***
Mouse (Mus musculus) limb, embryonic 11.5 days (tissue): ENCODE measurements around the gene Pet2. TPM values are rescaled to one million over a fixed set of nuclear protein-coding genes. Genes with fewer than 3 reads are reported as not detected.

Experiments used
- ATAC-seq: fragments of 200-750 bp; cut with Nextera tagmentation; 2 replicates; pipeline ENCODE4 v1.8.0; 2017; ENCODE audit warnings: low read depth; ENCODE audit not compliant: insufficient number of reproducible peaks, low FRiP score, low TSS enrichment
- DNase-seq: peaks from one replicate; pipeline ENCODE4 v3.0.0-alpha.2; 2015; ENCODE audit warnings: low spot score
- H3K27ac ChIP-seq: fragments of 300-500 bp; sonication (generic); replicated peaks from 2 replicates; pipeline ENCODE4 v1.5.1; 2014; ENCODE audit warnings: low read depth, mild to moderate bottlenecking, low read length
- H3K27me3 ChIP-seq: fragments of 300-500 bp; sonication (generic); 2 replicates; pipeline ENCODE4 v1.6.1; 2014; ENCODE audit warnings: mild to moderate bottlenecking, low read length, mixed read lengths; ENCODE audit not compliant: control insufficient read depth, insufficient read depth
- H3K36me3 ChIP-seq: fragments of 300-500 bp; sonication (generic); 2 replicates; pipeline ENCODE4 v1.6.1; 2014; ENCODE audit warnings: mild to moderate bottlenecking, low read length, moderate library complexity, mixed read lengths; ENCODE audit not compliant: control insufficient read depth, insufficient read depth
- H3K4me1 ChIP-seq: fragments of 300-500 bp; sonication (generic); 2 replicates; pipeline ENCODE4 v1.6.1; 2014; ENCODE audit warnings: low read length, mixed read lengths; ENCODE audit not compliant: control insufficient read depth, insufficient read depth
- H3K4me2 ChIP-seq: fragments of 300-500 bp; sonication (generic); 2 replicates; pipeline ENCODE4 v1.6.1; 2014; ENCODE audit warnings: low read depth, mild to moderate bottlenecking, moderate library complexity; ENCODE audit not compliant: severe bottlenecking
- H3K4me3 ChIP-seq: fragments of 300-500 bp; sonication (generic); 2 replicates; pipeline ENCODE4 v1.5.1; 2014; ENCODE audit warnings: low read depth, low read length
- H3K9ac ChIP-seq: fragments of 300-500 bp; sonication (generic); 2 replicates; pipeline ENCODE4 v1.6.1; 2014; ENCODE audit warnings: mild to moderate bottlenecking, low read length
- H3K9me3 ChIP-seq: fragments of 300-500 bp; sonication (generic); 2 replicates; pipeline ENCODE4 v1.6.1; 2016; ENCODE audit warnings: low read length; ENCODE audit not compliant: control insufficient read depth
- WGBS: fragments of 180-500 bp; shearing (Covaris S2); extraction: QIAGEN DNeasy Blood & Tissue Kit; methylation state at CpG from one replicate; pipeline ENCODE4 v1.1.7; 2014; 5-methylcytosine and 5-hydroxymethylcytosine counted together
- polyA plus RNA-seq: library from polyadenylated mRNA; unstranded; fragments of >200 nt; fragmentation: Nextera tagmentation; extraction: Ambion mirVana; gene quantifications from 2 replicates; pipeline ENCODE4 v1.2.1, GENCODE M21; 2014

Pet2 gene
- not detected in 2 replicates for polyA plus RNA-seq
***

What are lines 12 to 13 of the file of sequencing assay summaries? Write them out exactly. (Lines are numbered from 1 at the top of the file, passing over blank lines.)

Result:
- H3K9me3 ChIP-seq: fragments of 300-500 bp; sonication (generic); 2 replicates; pipeline ENCODE4 v1.6.1; 2016; ENCODE audit warnings: low read length; ENCODE audit not compliant: control insufficient read depth
- WGBS: fragments of 180-500 bp; shearing (Covaris S2); extraction: QIAGEN DNeasy Blood & Tissue Kit; methylation state at CpG from one replicate; pipeline ENCODE4 v1.1.7; 2014; 5-methylcytosine and 5-hydroxymethylcytosine counted together